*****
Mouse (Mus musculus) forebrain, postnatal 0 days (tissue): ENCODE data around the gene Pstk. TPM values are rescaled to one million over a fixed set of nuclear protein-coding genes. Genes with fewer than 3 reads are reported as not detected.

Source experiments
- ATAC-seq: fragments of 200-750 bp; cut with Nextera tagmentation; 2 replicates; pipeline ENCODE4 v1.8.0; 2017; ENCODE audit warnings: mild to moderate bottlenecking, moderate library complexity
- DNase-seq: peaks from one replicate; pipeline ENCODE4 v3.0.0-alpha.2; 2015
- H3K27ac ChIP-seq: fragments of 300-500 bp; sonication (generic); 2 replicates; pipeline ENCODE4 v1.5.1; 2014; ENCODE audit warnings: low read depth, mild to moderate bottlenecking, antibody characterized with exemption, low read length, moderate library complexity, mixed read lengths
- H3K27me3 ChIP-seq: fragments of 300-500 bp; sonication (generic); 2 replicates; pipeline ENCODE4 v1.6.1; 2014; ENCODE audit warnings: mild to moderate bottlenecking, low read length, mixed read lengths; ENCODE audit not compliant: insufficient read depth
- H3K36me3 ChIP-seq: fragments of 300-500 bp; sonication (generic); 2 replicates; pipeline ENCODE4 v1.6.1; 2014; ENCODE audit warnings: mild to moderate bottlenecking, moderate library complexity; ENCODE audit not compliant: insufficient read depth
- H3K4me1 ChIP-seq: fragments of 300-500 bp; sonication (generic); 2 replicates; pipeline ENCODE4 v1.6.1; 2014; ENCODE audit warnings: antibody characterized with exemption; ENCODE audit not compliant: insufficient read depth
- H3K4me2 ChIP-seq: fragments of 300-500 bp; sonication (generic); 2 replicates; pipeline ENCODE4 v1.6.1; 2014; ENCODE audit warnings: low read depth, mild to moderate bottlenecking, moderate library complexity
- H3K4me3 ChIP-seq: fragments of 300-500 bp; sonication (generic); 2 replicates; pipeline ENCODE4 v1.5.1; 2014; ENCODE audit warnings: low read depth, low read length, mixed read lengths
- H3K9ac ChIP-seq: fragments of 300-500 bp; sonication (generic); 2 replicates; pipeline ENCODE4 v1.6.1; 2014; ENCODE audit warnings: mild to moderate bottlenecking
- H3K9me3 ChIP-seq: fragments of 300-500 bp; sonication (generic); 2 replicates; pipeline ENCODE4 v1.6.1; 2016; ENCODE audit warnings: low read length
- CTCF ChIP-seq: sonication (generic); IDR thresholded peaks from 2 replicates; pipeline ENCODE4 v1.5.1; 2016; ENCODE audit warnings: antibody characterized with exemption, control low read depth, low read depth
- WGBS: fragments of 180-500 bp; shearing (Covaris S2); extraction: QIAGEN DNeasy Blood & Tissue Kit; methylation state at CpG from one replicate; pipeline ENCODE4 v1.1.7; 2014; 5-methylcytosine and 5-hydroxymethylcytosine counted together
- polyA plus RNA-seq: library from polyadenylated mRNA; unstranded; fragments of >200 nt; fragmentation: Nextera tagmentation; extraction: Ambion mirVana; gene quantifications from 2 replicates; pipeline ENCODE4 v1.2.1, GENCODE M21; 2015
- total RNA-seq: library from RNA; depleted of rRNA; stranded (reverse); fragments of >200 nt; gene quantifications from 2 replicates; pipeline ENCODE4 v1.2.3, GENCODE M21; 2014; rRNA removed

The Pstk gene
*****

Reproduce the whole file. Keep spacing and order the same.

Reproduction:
Mouse (Mus musculus) forebrain, postnatal 0 days (tissue): ENCODE data around the gene Pstk. TPM values are rescaled to one million over a fixed set of nuclear protein-coding genes. Genes with fewer than 3 reads are reported as not detected.

Source experiments
- ATAC-seq: fragments of 200-750 bp; cut with Nextera tagmentation; 2 replicates; pipeline ENCODE4 v1.8.0; 2017; ENCODE audit warnings: mild to moderate bottlenecking, moderate library complexity
- DNase-seq: peaks from one replicate; pipeline ENCODE4 v3.0.0-alpha.2; 2015
- H3K27ac ChIP-seq: fragments of 300-500 bp; sonication (generic); 2 replicates; pipeline ENCODE4 v1.5.1; 2014; ENCODE audit warnings: low read depth, mild to moderate bottlenecking, antibody characterized with exemption, low read length, moderate library complexity, mixed read lengths
- H3K27me3 ChIP-seq: fragments of 300-500 bp; sonication (generic); 2 replicates; pipeline ENCODE4 v1.6.1; 2014; ENCODE audit warnings: mild to moderate bottlenecking, low read length, mixed read lengths; ENCODE audit not compliant: insufficient read depth
- H3K36me3 ChIP-seq: fragments of 300-500 bp; sonication (generic); 2 replicates; pipeline ENCODE4 v1.6.1; 2014; ENCODE audit warnings: mild to moderate bottlenecking, moderate library complexity; ENCODE audit not compliant: insufficient read depth
- H3K4me1 ChIP-seq: fragments of 300-500 bp; sonication (generic); 2 replicates; pipeline ENCODE4 v1.6.1; 2014; ENCODE audit warnings: antibody characterized with exemption; ENCODE audit not compliant: insufficient read depth
- H3K4me2 ChIP-seq: fragments of 300-500 bp; sonication (generic); 2 replicates; pipeline ENCODE4 v1.6.1; 2014; ENCODE audit warnings: low read depth, mild to moderate bottlenecking, moderate library complexity
- H3K4me3 ChIP-seq: fragments of 300-500 bp; sonication (generic); 2 replicates; pipeline ENCODE4 v1.5.1; 2014; ENCODE audit warnings: low read depth, low read length, mixed read lengths
- H3K9ac ChIP-seq: fragments of 300-500 bp; sonication (generic); 2 replicates; pipeline ENCODE4 v1.6.1; 2014; ENCODE audit warnings: mild to moderate bottlenecking
- H3K9me3 ChIP-seq: fragments of 300-500 bp; sonication (generic); 2 replicates; pipeline ENCODE4 v1.6.1; 2016; ENCODE audit warnings: low read length
- CTCF ChIP-seq: sonication (generic); IDR thresholded peaks from 2 replicates; pipeline ENCODE4 v1.5.1; 2016; ENCODE audit warnings: antibody characterized with exemption, control low read depth, low read depth
- WGBS: fragments of 180-500 bp; shearing (Covaris S2); extraction: QIAGEN DNeasy Blood & Tissue Kit; methylation state at CpG from one replicate; pipeline ENCODE4 v1.1.7; 2014; 5-methylcytosine and 5-hydroxymethylcytosine counted together
- polyA plus RNA-seq: library from polyadenylated mRNA; unstranded; fragments of >200 nt; fragmentation: Nextera tagmentation; extraction: Ambion mirVana; gene quantifications from 2 replicates; pipeline ENCODE4 v1.2.1, GENCODE M21; 2015
- total RNA-seq: library from RNA; depleted of rRNA; stranded (reverse); fragments of >200 nt; gene quantifications from 2 replicates; pipeline ENCODE4 v1.2.3, GENCODE M21; 2014; rRNA removed

The Pstk gene